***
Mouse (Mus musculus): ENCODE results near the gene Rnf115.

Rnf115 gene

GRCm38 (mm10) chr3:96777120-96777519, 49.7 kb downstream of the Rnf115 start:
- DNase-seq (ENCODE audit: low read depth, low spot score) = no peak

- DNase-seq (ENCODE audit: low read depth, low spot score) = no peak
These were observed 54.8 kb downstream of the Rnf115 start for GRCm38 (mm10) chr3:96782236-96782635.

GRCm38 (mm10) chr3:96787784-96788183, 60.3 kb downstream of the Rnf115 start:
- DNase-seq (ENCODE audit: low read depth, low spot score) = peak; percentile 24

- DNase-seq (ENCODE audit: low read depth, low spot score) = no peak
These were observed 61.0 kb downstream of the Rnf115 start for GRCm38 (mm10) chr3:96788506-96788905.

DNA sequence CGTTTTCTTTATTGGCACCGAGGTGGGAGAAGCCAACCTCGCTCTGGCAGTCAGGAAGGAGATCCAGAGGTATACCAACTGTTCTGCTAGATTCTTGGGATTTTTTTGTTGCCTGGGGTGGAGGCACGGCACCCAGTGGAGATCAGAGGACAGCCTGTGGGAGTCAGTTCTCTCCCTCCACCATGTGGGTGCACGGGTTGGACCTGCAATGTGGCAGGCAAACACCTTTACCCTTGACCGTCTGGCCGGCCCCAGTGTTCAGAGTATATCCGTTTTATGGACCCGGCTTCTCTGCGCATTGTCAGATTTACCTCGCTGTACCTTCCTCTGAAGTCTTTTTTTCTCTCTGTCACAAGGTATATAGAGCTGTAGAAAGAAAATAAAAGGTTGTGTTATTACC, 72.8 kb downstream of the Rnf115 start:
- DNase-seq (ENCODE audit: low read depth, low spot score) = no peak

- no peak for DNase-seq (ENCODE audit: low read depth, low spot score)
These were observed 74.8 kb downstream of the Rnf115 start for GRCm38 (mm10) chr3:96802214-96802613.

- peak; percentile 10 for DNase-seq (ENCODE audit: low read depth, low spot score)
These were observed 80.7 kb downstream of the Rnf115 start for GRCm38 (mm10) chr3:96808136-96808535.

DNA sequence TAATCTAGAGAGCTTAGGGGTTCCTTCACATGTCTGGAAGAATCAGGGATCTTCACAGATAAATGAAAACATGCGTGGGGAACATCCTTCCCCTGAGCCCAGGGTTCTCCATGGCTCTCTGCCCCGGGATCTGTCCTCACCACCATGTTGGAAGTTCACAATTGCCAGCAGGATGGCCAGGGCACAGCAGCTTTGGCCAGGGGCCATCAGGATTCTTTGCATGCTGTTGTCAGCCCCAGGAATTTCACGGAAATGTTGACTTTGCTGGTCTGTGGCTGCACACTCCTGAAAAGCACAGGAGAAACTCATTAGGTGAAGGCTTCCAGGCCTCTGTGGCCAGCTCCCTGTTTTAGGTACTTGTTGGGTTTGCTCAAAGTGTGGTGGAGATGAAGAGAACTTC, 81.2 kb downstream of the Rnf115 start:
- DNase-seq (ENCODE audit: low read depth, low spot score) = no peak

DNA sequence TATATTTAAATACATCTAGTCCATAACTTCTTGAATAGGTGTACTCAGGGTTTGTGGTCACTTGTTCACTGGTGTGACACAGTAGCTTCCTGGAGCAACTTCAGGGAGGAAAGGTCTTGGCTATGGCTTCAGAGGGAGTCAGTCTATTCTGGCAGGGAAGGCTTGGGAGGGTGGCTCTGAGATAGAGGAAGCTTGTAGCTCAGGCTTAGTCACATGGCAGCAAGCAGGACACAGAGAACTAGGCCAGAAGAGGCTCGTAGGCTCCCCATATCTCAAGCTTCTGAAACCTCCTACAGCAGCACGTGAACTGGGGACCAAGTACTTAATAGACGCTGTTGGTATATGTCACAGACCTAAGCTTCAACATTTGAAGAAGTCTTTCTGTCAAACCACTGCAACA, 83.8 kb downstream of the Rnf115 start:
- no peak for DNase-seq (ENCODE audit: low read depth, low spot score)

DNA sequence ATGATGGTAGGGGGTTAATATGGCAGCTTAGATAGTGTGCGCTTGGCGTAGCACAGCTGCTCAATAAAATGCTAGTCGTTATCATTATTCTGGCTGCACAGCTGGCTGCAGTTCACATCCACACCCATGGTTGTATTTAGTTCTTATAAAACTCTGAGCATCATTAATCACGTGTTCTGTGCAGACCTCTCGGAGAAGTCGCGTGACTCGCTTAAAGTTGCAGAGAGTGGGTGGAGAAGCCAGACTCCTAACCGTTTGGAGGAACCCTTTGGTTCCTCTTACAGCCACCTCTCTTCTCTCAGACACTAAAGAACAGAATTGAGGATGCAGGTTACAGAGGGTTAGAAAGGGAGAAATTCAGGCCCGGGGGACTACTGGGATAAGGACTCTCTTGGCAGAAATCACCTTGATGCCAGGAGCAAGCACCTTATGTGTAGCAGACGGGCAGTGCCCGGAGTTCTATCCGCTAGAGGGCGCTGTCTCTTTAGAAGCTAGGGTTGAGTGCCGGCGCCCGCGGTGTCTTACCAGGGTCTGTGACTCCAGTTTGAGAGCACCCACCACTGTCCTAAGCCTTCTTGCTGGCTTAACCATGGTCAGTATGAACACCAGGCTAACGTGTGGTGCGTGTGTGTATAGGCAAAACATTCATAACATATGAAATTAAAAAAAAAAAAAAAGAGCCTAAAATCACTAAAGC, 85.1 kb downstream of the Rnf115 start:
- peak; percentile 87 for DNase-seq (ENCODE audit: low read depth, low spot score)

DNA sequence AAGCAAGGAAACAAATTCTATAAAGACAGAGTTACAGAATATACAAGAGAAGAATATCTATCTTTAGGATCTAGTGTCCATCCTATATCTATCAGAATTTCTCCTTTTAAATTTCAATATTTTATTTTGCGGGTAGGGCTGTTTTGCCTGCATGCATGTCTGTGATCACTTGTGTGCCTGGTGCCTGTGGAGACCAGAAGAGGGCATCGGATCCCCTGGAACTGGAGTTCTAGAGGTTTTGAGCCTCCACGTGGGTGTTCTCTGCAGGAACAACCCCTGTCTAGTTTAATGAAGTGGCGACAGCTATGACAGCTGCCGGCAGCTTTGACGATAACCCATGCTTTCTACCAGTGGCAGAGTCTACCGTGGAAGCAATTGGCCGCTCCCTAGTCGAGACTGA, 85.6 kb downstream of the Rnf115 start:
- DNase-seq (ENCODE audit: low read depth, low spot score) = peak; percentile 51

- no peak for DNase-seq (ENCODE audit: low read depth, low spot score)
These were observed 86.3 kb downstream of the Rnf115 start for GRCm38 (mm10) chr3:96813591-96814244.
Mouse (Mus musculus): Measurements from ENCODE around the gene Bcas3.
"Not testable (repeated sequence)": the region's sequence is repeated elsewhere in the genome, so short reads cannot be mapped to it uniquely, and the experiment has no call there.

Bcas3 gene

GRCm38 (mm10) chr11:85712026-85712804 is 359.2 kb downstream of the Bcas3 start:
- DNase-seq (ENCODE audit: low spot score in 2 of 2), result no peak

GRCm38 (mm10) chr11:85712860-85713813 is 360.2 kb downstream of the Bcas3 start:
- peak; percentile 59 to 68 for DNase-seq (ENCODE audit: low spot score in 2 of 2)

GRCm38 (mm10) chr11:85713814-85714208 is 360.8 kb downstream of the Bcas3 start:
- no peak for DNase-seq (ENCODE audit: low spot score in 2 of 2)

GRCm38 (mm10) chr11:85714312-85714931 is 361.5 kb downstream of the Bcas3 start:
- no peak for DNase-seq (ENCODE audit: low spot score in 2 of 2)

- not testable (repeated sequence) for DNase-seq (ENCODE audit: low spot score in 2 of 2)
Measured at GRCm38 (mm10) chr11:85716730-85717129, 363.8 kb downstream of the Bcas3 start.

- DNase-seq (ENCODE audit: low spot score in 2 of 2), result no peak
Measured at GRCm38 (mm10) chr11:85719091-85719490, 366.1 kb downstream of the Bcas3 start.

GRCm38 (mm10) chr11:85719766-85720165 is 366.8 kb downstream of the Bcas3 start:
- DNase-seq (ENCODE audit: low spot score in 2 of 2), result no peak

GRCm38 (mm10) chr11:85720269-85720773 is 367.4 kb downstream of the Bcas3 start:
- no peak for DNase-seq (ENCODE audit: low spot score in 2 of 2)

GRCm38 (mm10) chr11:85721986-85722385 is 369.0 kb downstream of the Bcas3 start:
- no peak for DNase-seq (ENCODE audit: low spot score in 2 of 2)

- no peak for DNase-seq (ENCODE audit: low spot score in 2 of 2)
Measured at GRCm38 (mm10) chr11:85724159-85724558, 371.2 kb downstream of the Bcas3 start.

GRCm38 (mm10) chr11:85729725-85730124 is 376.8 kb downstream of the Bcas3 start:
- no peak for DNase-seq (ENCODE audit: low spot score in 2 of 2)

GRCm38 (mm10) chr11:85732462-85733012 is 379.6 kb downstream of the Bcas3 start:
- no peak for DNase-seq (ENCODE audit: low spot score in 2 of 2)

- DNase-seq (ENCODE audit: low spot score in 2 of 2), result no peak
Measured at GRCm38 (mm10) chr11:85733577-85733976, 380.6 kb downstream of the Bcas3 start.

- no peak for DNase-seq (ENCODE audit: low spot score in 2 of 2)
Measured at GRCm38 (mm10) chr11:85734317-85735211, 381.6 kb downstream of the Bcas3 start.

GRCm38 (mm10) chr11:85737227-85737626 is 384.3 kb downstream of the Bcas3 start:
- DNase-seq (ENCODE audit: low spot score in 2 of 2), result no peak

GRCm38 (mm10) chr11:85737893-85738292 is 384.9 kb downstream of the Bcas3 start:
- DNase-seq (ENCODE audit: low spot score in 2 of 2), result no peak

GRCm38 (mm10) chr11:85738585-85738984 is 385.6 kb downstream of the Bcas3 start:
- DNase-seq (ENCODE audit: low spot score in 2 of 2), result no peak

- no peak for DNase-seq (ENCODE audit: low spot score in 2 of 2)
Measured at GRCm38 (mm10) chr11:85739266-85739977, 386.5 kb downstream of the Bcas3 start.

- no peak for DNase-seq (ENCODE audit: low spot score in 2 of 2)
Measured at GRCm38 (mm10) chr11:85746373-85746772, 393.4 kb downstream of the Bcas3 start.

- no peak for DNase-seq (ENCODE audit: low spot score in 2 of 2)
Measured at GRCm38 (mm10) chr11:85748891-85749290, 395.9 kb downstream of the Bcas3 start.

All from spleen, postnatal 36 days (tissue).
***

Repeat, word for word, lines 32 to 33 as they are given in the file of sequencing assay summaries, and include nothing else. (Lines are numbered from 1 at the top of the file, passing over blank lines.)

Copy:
GRCm38 (mm10) chr11:85712860-85713813 is 360.2 kb downstream of the Bcas3 start:
- peak; percentile 59 to 68 for DNase-seq (ENCODE audit: low spot score in 2 of 2)